Stages of Chronic Myelogenous Leukemia

Medically Reviewed by Gabriela Pichardo, MD on June 12, 2021

If you learn that you have chronic myelogenous leukemia (CML), you'll want to talk to your doctor about the stage of your cancer. It will help you and your health care team figure out the best way to treat the disease.

You may sometimes hear your doctor call chronic myelogenous leukemia by another name: chronic myeloid leukemia. It's the same disease -- a type of cancer that starts inside your bone marrow, the soft center of bones where blood cells are made.

For CML, unlike other cancers, doctors use the word "phase" instead of "stage" to describe how advanced the disease has become. There are three phases:

  • Chronic
  • Accelerated
  • Blast

To figure out the phase, your doctor takes a blood and bone marrow sample and counts the number of "blast" cells -- immature cells that grow into white blood cells. The more blast cells you have, the later the phase.

Chronic Phase

Most people first find out they have CML when they are in the chronic phase. If you're in this phase, you likely learned about your cancer after your doctor had you take a blood test for another reason.

You may have symptoms like:

  • Tiredness or shortness of breath throughout the day
  • Fever
  • Night sweats
  • Weight loss
  • Swelling in your belly
  • Feeling full quickly when you eat
  • Itching
  • Bone pain
  • Bleeding

When you're in the chronic phase, your doctor may treat you with a type of anti-cancer drug called a tyrosine kinase inhibitor. It's a pill that you take at home once a day. You may to need to take this drug for the rest of your life.

The goal of treatment is to improve your symptoms, get rid of the cancer cells, and make it less likely you will move into the next phase of CML.

If a tyrosine kinase inhibitor doesn't get rid of the cancer cells, you may need to have a stem cell transplant. Stem cells are in the news a lot, but usually when you hear about them they're referring to "embryo" stem cells that are used in cloning. The stem cells in a stem cell transplant are different. These are stem cells that live in your bone marrow and help make new blood cells.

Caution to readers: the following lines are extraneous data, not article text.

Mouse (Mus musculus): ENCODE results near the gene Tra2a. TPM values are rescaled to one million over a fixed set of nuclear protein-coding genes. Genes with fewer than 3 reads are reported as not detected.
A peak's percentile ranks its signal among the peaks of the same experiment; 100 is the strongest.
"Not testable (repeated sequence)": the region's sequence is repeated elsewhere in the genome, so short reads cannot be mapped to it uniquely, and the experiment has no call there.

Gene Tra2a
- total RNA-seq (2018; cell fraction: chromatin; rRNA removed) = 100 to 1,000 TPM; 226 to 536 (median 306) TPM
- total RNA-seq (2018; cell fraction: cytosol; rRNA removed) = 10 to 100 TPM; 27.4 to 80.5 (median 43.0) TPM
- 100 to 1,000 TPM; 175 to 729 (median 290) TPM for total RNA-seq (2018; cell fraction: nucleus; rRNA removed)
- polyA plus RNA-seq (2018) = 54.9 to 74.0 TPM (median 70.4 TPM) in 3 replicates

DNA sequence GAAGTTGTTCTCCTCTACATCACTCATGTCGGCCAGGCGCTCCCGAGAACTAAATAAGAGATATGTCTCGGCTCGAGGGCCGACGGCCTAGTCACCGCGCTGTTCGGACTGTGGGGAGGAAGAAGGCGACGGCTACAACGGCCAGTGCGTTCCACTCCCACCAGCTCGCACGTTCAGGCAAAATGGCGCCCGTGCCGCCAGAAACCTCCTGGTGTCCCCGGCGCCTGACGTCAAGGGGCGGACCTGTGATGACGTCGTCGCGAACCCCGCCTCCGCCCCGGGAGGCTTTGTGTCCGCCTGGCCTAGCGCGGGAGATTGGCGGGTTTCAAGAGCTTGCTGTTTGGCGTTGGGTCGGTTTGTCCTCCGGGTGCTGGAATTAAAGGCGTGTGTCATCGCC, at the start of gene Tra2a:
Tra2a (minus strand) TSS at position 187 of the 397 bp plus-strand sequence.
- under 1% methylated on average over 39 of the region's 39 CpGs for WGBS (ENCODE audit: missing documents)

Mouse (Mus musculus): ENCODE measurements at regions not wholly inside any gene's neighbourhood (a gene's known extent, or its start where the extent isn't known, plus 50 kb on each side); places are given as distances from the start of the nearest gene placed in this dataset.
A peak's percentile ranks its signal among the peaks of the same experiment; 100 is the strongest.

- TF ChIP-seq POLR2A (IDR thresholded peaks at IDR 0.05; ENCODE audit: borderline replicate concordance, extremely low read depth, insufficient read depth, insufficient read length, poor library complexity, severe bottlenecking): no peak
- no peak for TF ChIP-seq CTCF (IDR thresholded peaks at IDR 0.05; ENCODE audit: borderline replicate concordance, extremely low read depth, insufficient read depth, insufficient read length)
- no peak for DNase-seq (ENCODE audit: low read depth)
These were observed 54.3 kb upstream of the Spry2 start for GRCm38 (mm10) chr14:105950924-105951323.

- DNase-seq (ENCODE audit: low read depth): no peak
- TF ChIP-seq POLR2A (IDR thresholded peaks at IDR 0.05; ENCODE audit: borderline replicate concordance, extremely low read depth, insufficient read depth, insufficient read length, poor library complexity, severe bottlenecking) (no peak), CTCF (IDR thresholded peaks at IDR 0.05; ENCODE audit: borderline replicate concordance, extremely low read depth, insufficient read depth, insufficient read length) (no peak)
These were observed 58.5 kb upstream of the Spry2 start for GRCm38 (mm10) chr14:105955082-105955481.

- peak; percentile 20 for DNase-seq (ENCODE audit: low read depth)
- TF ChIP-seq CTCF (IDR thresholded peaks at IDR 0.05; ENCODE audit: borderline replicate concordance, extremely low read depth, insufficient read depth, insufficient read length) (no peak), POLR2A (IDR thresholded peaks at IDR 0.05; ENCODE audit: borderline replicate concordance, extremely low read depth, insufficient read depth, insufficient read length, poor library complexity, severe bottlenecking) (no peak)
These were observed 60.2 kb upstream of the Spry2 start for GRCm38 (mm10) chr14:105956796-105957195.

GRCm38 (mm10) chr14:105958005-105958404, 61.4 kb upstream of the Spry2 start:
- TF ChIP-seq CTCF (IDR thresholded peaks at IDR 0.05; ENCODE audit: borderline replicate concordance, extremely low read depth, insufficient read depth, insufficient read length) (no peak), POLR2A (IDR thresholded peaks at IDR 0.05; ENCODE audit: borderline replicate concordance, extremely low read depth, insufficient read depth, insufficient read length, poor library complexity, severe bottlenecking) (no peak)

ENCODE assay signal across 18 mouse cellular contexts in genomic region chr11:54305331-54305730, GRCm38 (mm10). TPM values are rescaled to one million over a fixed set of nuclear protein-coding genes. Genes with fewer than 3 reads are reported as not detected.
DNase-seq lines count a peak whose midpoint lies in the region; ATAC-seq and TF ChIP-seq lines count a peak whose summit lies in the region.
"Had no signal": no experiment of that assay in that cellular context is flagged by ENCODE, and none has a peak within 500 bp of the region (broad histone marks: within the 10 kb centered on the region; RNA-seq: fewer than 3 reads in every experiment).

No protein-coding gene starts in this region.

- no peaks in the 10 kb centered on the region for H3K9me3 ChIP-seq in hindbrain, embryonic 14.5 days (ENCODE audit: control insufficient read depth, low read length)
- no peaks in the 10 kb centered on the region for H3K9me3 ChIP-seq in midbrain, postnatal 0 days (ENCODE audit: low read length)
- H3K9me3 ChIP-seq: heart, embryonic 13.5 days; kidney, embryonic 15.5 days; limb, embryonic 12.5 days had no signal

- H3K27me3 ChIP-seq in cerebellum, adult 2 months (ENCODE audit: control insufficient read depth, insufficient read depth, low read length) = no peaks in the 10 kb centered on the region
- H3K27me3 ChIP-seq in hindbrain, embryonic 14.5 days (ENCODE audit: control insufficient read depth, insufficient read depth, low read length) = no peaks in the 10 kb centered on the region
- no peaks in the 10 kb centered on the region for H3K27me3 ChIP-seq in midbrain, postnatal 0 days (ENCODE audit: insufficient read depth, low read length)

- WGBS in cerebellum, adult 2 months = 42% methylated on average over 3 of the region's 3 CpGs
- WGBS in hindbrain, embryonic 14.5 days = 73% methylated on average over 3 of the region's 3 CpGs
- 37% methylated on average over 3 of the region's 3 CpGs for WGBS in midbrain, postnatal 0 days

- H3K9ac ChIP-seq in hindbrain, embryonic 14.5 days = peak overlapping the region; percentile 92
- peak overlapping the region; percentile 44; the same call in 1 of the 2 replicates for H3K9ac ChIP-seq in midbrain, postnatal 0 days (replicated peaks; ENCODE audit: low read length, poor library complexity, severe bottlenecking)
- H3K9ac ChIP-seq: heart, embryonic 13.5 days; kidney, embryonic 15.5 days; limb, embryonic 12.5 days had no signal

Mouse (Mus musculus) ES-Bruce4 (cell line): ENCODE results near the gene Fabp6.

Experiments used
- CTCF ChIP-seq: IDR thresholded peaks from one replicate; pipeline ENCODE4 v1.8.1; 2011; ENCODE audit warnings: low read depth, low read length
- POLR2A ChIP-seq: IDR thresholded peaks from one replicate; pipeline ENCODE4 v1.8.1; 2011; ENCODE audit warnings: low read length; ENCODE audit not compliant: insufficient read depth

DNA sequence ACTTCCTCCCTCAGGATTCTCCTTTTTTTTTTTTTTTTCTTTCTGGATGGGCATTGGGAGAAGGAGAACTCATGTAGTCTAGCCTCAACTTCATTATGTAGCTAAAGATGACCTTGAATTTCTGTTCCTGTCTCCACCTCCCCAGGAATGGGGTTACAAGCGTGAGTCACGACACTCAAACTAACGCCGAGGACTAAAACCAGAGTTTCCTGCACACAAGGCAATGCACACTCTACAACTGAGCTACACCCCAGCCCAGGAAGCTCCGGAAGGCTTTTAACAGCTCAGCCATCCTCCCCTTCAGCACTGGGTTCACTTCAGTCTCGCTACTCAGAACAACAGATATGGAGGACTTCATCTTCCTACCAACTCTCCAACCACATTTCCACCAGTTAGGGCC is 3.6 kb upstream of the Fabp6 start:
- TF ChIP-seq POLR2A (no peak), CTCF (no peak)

If you need a stem cell transplant for your CML, you'll have a type called an allogeneic stem cell transplant, which means the stem cells are from a person whose bone marrow matches yours.

Accelerated Phase

Some people first find out they have CML when they are in the accelerated phase. Others find out when their chronic CML becomes worse.

If you are in the accelerated phase, you may have some of the same symptoms you had in the chronic phase.

If you just learned that you have CML, you will be treated with a tyrosine kinase inhibitor. If you are already on a tyrosine kinase inhibitor for chronic phase CML, your doctor will have you take a different one. There are five tyrosine kinase inhibitors now used to treat CML.

Just like with the chronic phase, the goal of treatment is to get rid of or curb your symptoms and try to lower your chances of moving into the next phase. Your doctor may also recommend a stem cell transplant if your medicine isn't helping enough. You may need chemotherapy so that you're in remission (no signs of cancer) before you get a transplant.

Blast Phase

The blast phase is also called the blast crisis phase. You may feel tired all the time and be short of breath. You may not want to eat very much and lose weight. You may also have a:

  • Fever
  • Infection
  • Bone pain
  • Pain in your belly
  • Large spleen

Your doctor may suggest that you start on a different tyrosine kinase inhibitor. You may also need to start chemotherapy. Another option may be an allogenic stem cell transplant.

Show Sources


Leukemia and Lymphoma Society: "CML Phases."

American Cancer Society: "Treating Chronic Myeloid Leukemia by Phase," "What Is Chronic Myeloid Leukemia?" "Targeted Therapies for Chronic Myeloid Leukemia."

American Society of Clinical Oncology: "Leukemia -- Chronic Myeloid -- CML: Phases," "Leukemia -- Chronic Myeloid -- CML: Symptoms and Signs."

Merck Manual: "Basophilic Disorders."

National Cancer Institute: "Philadelphia chromosome."

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